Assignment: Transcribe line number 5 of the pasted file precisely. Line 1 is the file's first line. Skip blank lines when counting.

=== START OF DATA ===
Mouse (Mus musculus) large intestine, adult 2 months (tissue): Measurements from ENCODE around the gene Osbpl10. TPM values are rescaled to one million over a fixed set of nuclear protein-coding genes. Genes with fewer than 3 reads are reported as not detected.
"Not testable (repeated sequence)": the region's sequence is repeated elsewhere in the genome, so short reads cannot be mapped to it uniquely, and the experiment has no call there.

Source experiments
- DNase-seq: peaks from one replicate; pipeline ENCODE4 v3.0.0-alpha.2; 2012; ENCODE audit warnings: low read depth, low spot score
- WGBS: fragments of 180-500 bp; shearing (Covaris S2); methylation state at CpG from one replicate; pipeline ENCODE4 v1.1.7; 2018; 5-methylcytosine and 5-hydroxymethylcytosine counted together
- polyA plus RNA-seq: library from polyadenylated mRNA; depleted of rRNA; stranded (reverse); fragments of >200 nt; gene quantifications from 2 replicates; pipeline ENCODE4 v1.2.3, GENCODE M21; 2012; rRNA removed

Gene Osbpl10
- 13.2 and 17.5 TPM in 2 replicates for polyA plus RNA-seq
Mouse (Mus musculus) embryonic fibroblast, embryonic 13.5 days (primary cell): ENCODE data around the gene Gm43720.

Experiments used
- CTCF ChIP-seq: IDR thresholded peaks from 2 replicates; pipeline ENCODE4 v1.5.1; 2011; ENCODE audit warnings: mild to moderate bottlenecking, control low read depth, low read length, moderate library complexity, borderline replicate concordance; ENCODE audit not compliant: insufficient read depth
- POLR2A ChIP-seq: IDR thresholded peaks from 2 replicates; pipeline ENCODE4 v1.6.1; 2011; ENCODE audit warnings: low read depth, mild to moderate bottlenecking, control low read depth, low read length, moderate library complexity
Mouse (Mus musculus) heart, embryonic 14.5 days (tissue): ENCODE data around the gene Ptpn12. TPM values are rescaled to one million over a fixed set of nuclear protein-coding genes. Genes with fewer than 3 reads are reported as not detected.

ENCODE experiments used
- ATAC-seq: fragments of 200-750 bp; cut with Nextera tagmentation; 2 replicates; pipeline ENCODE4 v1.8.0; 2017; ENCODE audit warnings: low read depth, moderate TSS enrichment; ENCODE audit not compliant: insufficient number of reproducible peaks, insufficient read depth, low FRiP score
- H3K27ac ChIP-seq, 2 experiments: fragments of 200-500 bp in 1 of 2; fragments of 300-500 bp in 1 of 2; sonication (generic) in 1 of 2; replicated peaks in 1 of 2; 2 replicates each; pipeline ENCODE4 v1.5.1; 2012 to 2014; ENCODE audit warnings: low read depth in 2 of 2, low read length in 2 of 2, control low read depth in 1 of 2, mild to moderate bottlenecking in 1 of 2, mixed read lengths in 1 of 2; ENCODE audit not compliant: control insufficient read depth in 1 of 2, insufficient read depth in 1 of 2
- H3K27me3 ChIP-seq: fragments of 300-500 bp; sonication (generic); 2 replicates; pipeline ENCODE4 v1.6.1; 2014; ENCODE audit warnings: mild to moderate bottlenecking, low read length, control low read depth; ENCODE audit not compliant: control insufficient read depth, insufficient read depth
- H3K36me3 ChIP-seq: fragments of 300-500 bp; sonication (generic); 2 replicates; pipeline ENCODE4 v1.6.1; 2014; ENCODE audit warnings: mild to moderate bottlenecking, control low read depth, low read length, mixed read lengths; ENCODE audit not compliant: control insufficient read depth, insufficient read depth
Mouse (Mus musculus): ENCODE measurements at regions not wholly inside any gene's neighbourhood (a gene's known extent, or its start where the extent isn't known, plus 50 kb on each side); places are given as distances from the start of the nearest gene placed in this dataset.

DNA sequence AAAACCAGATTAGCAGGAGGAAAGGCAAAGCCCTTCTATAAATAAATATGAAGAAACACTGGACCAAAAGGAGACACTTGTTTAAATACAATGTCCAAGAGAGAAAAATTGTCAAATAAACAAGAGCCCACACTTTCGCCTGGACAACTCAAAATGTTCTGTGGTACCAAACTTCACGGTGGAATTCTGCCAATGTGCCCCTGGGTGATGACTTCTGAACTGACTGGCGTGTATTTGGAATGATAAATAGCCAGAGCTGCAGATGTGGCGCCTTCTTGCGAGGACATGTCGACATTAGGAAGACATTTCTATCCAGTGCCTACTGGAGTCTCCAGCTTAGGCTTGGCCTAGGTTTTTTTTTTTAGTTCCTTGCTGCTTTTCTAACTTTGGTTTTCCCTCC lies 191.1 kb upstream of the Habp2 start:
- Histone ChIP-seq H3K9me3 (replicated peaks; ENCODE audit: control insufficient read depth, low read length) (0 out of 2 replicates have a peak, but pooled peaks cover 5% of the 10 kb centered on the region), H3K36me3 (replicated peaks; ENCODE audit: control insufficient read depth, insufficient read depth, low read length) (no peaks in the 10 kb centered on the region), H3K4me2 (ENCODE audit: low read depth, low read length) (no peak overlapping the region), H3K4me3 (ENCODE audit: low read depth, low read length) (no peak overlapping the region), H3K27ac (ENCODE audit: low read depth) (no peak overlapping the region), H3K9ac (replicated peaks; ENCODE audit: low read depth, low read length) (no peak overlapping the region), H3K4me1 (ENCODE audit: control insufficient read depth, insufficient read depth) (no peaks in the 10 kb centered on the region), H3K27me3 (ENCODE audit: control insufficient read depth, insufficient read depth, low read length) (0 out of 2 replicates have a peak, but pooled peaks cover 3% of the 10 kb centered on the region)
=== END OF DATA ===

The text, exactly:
- WGBS: fragments of 180-500 bp; shearing (Covaris S2); methylation state at CpG from one replicate; pipeline ENCODE4 v1.1.7; 2018; 5-methylcytosine and 5-hydroxymethylcytosine counted together